- The Inspector General of Police Ibrahim Idris has lost his bid to stop the contempt charge brought against him by the Peace Corps of Nigeria (PCN)
- The PCN had accused the IGP of consistently flouting court orders
- The court has ordered the IGP to appear before it on Tuesday, March 13
The Inspector General of Police Ibrahim Idris has lost his bid to stop the contempt charge brought against him by the Peace Corps of Nigeria over his alleged persistent flouting of court orders.
Justice Sylvanus Oriji of the Federal Capital Territory (FCT) High Court in a ruling on Thursday, February 1, dismissed the preliminary objection raised by the IGP against his personal appearance before the court.
The judge in the ruling ordered him to be in court on Tuesday, March 13, to answer why he should not be committed to prison for his disobedience to the lawful order of the court made on March 26, 2014 stopping the Nigeria police from interfering with the activities of the Peace Corps.
In his preliminary objection against the contempt charge argued by his counsel, David Igbodo, the IGP claimed that he was not personally served with form 48 in relation to the contempt charge.
He prayed the court to void the contempt charge and set it aside on the ground that the form 48 summoning him to appear in court was served on the commissioner of police in charge of legal matters at the Force Headquarters.
But Justice Oriji in his ruling slammed the IGP for employing technicality and delay tactics to frustrate the charge against him.
The judge imposed a fine of N25,000 on the police boss and ordered him to personally appear in court on the adjourned date.
The PCN through its counsel Joshua Yakubu Musa, a Senior Advocate of Nigeria (SAN), had approached the FCT High Court praying it to commit the IGP to prison for two years for flouting the judgment of the court delivered on March 26, 2014.
The senior counsel submitted that in spite of the restraining order against the police not to interfere with operations of the Corps, the police has refused to obey the court order by sealing up its head office among others.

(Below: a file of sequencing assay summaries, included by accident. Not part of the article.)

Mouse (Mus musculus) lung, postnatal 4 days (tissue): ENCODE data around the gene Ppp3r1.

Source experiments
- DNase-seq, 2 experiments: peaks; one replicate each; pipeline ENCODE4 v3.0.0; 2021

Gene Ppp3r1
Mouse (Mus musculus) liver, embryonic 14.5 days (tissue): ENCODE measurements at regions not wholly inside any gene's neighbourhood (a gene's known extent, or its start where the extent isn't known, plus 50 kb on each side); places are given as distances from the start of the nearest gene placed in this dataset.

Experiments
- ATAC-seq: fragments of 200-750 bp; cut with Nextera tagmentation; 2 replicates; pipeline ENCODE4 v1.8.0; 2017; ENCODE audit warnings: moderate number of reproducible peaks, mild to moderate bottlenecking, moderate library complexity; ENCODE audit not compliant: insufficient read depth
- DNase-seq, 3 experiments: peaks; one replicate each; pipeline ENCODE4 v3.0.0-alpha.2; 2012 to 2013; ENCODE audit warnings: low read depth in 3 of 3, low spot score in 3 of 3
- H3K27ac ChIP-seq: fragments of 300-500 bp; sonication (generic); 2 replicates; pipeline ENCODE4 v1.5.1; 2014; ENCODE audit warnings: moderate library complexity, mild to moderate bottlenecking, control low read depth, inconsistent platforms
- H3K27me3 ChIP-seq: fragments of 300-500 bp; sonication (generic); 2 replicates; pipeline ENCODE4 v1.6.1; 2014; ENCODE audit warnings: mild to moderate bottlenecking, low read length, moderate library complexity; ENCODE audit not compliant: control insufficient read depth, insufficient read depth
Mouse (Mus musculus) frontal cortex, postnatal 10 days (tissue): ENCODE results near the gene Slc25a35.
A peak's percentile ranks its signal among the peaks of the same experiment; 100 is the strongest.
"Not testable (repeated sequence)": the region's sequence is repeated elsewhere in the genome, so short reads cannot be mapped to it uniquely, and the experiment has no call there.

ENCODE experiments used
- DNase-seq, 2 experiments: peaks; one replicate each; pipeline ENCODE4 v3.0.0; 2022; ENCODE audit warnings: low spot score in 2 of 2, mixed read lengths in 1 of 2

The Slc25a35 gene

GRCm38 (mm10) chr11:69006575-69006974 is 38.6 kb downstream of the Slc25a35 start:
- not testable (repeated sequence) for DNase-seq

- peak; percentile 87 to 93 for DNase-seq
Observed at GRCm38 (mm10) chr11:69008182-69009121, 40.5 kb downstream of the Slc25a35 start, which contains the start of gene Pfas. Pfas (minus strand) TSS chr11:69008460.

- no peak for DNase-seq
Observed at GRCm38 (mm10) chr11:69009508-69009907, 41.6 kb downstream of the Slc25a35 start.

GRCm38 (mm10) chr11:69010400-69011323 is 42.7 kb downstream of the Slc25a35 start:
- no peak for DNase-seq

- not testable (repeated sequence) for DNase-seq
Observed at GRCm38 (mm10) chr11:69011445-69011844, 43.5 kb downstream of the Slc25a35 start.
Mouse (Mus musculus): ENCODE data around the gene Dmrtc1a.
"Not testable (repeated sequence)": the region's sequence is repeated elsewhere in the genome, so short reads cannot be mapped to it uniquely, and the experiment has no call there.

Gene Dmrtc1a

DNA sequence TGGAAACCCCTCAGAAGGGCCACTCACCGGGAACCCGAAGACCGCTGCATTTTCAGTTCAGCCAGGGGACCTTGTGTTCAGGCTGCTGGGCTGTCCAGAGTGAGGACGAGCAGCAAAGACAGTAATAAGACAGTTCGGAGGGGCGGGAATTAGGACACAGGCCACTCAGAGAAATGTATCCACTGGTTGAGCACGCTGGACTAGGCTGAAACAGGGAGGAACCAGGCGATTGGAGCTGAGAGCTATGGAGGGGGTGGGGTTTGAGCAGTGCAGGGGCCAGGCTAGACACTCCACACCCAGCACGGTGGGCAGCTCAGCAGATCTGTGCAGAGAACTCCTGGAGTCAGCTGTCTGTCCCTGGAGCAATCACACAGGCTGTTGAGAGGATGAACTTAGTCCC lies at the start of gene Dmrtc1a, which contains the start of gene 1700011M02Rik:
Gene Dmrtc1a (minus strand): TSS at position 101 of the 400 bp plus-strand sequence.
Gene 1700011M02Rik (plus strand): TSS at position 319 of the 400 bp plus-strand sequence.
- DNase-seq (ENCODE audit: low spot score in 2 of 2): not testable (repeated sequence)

The counsel claimed that since March 26, 2014 when the court verdict was handed down, the police has neither appealed against the judgment or allowed the rule of law to prevail.
In the 2014 judgment, police was fined N12.5 million as compensation for the principal officers and men of the corps who were arbitrarily arrested across the country and detained in various cells.
The proscription order placed on the corps by police was also voided and set aside by the court in the 2014 judgment on the ground that the defendants (police) have no power under the law to ban or proscribe any organization, including the PCN lawfully registered by the federal government as a youth organization.
On Wednesday, January 17, the PCN dismissed claims by the police that its organisation has been proscribed. According to them, the police lacks the capacity to proscribe any registered organisation in Nigeria.
Addressing a press conference in Abuja, the spokesperson of the organisation, Millicent Umoru, said it was only the Attorney-General of the Federation that possesses such powers as to issue federal government gazette, with the approval of the president.
She dared the police to tender such gazette to the public, if it exists, adding that, “Federal Government gazette is a public document and not a police diary.”
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